Hespeler, 18 July 2021 © Scott McAndless
2 Samuel 7:1-14, Psalm 89:20-37, Ephesians 2:11-22, Mark 6:30-34, 53-56
It just seemed obvious that that was what needed to happen. It was the necessary next step. For so much of their history, the people of Israel had lived an unsettled life. They had been displaced from here to there, first living as nomadic shepherds in the Levant, then taken away and made to live as slaves in a foreign land of Egypt, and then, even when they were released from Egypt, they ended up wandering around in the wilderness for forty years. So it only seemed right and sensible that, if they had a God who had chosen them and whom they had chosen, that such a God would not be tied down to one place either.
The Ark of the Covenant
And so the God that they encountered and came to know during those years was with them in many different locations. Being human, they still needed some way to focus their worship of such a God, and so, on God’s instructions, they created something. They created a box, a beautiful box covered in gold. And on the top of that box they built a seat.
Oh, it was a very fancy seat. It was constructed out of golden cherubim, unearthly winged creatures, but that did not change what it was. It was a chair, a throne, and they believed that their God would sit upon that throne. They couldn’t see God sitting there. God was invisible, and so insistent on not being seen that it was forbidden to make any image of God. But even if they couldn’t see it, that throne was the sign and symbol of the presence of their God with them.
But actually, the most important feature of the golden box, which, for some reason, we have come to call an ark, was on its sides. On its sides were fixed golden rings. And those rings were there so that you could pass long poles through them in order to carry God’s portable chair from place to place. Everything was designed for mobility. And whenever the box was put down in one place for a while, they would just pitch a tent to keep it in.
David Brings Stability
And that was how they knew their God. And that made sense to them. They were people without roots, so why did their God need any? And this continued to work for them even after they had entered into the Promised Land and began a more settled existence because, even then, leadership kept on shifting and changing and there always seemed to be some group or another coming along and invading or pillaging.
But when David established his kingdom and there was finally a period of relative peace and security, it seemed clear that it was time to make a change. So once David had established an administration and built a palace, the obvious next thing to do was to build a permanent residence for the God of Israel. In fact, this was so obvious that Nathan, the prophet and the man who never hesitated to question or challenge the king’s ideas, didn’t even have to think about it. He just said, “Go, do all that you have in mind; for the Lord is with you.”
Our Need for Buildings
And I think we can all understand that. When the Christian Church first emerged in the years following the death and resurrection of Jesus, it did not meet in what we would recognize as church buildings. They met in the homes of members, on factory floors and sometimes in open spaces on the edges of cities. The Letter to the Ephesians that we read from this morning was written to a group of churches that met in such places. They were an unsettled people – a people who lived mostly on the edges of society, so it kind of made sense that they would meet with their God in the many and varied places where they lived out their lives.
But something odd did happen to the church at some point. It didn’t happen everywhere all at once, but as the decades and then the centuries went by, in various parts of the empire, the church did find a certain measure of stability. There were local officials who tolerated them, even liked to have them around, and they offered to the church a certain amount of protection. And no sooner did that sense of being settled come, than churches began to construct buildings as special houses where they could experience the presence of God. They felt exactly the same impulse that David had felt, and, like Nathan, they never really even questioned whether it was the right thing to do.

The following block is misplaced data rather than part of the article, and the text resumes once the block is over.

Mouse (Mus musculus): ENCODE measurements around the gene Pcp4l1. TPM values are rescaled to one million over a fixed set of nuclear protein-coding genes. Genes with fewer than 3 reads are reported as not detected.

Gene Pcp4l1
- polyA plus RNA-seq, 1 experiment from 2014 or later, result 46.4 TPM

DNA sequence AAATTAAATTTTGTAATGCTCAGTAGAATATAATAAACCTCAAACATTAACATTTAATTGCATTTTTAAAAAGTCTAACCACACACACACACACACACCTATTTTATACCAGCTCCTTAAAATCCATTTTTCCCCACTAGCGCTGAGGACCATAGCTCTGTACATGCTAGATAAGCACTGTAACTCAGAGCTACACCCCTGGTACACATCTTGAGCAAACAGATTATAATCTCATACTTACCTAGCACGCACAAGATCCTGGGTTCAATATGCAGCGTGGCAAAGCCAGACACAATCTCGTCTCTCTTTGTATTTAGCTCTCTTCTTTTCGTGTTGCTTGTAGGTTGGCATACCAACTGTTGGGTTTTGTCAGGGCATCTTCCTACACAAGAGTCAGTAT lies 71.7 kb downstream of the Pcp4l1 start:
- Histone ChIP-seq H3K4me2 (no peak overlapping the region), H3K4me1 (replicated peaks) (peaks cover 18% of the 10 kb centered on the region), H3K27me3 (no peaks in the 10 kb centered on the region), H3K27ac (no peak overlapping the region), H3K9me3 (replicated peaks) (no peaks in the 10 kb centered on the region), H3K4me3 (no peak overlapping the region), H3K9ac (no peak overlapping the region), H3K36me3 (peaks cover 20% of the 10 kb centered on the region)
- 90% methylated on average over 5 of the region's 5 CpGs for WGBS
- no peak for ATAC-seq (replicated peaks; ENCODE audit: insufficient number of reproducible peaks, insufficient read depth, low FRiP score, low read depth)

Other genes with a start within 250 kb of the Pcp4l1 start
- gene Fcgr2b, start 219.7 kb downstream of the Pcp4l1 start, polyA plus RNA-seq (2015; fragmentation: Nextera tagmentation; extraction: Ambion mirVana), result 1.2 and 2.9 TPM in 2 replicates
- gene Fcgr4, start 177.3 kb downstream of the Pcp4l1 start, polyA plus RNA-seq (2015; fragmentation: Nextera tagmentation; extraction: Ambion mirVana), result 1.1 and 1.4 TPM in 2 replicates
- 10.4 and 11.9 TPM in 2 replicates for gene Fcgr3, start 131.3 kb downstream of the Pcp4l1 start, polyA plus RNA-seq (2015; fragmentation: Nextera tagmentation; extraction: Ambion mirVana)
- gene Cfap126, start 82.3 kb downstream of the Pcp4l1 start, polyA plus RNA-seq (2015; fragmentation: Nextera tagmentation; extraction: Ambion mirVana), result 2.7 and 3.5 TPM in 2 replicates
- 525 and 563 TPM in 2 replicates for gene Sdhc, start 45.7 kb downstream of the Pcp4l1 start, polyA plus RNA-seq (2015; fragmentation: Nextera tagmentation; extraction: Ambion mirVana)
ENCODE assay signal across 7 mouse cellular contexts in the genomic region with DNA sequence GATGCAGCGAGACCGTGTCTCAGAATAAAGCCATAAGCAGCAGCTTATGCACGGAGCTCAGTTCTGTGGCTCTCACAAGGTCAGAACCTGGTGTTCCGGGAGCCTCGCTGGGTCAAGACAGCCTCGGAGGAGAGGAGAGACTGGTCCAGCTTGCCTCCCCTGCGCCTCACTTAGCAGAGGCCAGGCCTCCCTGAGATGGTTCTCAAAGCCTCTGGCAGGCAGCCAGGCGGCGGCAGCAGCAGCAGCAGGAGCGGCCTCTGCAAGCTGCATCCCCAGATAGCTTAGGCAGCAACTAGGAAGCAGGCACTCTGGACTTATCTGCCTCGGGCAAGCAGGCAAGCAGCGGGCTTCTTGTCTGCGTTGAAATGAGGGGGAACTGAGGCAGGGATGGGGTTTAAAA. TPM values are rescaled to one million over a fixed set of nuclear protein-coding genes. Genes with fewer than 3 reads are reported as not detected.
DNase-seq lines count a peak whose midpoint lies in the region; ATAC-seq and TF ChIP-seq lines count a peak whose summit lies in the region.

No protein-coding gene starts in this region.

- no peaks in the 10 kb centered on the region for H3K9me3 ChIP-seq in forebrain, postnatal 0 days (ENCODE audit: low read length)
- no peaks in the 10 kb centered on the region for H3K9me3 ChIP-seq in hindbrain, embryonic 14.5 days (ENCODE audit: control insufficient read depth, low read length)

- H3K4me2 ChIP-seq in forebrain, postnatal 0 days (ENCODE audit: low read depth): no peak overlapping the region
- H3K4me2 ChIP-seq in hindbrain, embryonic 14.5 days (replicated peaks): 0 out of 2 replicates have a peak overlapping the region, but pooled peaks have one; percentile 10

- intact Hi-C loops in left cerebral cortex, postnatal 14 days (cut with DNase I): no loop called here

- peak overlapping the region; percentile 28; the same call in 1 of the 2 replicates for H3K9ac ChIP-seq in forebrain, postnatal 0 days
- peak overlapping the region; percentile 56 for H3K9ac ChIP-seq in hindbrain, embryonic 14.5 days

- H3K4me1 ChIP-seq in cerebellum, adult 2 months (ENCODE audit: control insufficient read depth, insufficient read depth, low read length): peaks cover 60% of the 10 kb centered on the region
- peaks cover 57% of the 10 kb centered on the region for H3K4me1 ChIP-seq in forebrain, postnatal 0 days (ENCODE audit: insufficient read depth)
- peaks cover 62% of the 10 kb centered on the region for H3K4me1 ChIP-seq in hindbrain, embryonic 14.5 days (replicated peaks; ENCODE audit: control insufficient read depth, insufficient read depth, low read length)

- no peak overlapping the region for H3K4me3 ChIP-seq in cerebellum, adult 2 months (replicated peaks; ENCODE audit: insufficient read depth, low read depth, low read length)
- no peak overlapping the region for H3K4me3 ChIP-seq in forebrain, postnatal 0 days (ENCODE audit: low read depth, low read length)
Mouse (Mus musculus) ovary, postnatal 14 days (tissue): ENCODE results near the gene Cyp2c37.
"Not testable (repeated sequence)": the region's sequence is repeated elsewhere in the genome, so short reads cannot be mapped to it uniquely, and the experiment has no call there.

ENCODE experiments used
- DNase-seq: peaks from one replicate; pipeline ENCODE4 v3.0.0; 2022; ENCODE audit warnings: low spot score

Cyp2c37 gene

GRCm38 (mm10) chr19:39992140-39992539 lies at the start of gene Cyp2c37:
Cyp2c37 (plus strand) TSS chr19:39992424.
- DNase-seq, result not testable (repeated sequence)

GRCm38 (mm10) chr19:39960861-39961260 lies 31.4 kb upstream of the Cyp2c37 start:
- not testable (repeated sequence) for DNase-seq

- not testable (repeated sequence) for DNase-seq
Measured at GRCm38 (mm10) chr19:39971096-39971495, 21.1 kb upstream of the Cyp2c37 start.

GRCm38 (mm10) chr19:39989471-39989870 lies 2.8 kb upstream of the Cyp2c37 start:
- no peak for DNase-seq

Suddenly Churches Everywhere!
And then in 313 AD, Emperor Constantine finally made Christianity legal everywhere and there was no turning back. All of a sudden, such worship houses were being constructed everywhere and each one made more beautiful and elaborate than the next. And so it went from there with every church of every kind deciding that, if they wanted to encounter God in the midst of their settled life, what they needed was a special house built for that purpose. And that story culminates, for us, with the arrival of Scottish settlers in this place and their decision to build this beautiful house to encounter God right here in Hespeler.
But should we Just Assume?
But all that time, like I said, everyone just assumed, like David and Nathan, that it was the right thing to do. We enjoyed living a somewhat settled life in a house, so surely God would appreciate that as well. But David and Nathan forgot something, something that I think we often forget too. They forgot to ask what God actually wanted.
But God told Nathan anyways. The message came that very night. It doesn’t say whether Nathan was awake or asleep, but I’ve always imagined that it came in the form of a very troubling dream. But however it comes, God’s opinion is made very clear. “I have not lived in a house since the day I brought up the people of Israel from Egypt to this day, but I have been moving about in a tent and a tabernacle. Wherever I have moved about among all the people of Israel, did I ever speak a word with any of the tribal leaders of Israel, whom I commanded to shepherd my people Israel, saying, ‘Why have you not built me a house of cedar?’”
God neither desires nor requires a house. This could not be made clearer. It doesn’t matter that the situation of God’s people has changed. It doesn’t matter how settled and secured they may feel, God does not require permanent housing in order to relate to those people wherever they may be.